Fat In Milks Kealey



Dietary Guidelines Are Making Us Fat and Sick

A common theme in many internet posts is how the dietary guidelines are outdated, and are making people fat or sick. Common criticisms include that the guidelines . . .

“caused the obesity and/or type 2 diabetes epidemic,”
“are not based on scientific evidence,”
“recommend carbohydrates/grains and they are the cause of obesity,”
“recommend a low-fat diet, and this made people fat,”
“made people replace fat with carbs, and they got fat.”
What’s lacking in these anti-guideline statements is good science.

A critical piece that is ignored in these claims is that most people weren’t following dietary guidelines. Read More >>

Gluten/Wheat/Grains are Bad for You

Slice of bread with Gluten text - Gluten Free diet concept
Slice of bread with Gluten text – Gluten Free diet concept

The gluten-free trend is a popular one, and many people have hopped on the bandwagon thinking it might improve their health, digestion, and athletic performance. People with celiac disease (about 1% of the population) need to absolutely avoid gluten because it damages their intestines; others believe they are “gluten sensitive,” which is a debatable condition that recent studies have called into question. Read More >>

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“Natural” Sweeteners are Healthier Than Sugar

Health Halo Donut SmallThe health impact of consuming too much sugar is big news, and many people are looking for alternatives. What about so-called “natural” sweeteners? Food marketers want you to think they are healthier, and labels boasting terms like “naturally sweetened” or “honey-sweetened” are a common fixture.

This line of thinking has made its way into cookbooks, recipe blogs, and many home kitchens. One of my cake recipes wasn’t “healthy,” a reader commented, because it used sugar instead of a more “natural” sweetener like honey.

Despite marketing claims and labels that suggest otherwise, “natural” sweeteners are not better for you than refined sugar. Most people would be better off consuming less sugar from all sources, “natural” and refined.  Use “natural” sweeteners because you like their flavour or they work well in your cooking/baking.  But they are not better for you  nor will they improve your health.  Treat them as you would sugar and consume judiciously.  Read more >>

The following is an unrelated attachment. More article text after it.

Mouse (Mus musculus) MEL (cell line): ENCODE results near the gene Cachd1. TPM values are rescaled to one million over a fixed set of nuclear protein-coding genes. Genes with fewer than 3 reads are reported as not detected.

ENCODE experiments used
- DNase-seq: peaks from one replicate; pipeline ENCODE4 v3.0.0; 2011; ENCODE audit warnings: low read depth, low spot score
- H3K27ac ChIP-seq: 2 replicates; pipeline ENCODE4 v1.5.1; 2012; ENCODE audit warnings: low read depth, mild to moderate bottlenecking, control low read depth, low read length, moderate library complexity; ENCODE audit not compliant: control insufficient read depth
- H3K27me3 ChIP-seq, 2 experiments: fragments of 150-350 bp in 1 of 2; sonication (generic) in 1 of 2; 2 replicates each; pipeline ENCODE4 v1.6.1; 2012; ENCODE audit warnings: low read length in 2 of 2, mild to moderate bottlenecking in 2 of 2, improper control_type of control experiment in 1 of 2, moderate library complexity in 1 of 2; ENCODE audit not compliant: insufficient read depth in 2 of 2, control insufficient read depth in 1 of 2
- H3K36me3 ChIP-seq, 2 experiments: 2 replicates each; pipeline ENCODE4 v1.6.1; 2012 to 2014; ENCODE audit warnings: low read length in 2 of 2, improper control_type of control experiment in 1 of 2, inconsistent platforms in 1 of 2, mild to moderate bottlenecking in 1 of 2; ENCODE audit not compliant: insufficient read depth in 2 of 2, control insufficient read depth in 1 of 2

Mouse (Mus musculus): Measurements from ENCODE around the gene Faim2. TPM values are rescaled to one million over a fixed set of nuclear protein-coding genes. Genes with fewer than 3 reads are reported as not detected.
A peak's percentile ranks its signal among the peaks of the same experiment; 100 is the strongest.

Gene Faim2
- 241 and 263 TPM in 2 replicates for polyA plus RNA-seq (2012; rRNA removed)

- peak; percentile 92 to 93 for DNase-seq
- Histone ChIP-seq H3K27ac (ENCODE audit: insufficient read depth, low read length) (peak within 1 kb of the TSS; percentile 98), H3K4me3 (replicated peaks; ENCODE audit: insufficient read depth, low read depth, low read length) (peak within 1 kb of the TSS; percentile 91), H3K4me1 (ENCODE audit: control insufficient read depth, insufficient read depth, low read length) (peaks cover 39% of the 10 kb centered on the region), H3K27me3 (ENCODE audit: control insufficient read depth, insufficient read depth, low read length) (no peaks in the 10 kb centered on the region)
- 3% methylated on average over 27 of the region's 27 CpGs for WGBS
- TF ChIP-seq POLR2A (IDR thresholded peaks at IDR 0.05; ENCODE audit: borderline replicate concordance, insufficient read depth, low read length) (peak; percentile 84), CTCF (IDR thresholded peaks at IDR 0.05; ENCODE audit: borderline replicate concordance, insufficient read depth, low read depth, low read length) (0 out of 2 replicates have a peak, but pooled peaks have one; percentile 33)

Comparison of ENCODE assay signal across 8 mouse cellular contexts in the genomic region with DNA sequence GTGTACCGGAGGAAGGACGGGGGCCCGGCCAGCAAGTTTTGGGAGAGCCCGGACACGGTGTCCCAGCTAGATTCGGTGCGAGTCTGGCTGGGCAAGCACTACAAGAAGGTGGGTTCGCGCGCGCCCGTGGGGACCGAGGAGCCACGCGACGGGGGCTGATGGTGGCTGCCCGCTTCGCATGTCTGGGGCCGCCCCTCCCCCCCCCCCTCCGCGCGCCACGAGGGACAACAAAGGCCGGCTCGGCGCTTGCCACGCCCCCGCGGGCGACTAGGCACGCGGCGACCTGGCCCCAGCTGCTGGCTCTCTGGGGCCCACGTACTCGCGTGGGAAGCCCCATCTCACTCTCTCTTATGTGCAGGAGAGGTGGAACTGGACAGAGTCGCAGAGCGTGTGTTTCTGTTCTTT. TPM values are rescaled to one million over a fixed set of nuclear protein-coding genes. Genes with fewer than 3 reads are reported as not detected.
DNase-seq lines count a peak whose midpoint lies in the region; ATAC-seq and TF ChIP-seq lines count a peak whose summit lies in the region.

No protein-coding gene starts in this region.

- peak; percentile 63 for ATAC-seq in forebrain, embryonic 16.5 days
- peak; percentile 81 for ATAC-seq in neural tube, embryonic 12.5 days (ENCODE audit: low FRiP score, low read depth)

Saturated Fat is Good For You

butter photoYears of research have associated saturated fat with heart disease, some cancers, and diabetes.  But recent studies suggest that some types of saturated fats, such as “medium chain triglycerides” (MCTs) may not be as harmful to the heart as once thought. However, the evidence isn’t solid, and MCT’s influence on heart disease remains unclear.  Most of the research in question deals with saturated fat and heart health, and not the links between saturated fat and other chronic diseases (e.g., diabetes and cancer). Interpretation of the research can be challenging, as it’s impossible to look at saturated fat (or other nutrients) in isolation:  a diet that is low in saturated fat can be quite unhealthy if it contains too many refined starches and sugars.  We need more research, and keep in mind that just because something is not as bad as once thought, doesn’t mean it’s beneficial, especially in copious amounts.

Also, the most health protective diets (according to years of research) include vegetarian diets, the DASH diet,  and the Mediterranean diet, which are all low in saturated fat.

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Foods or Food Avoidance with Questionable Health Claims

This list includes popular foods or supplements that don’t necessarily stand up to the hype or health claims behind them. This doesn’t mean they can’t be part of an overall healthy diet, but keep this in mind if you’re purchasing the items for health benefits.

Dubious Health Claims/Practices

Healthy or Hype Series

Other Questionable Health Claims . . .



Page updated February 8,  2017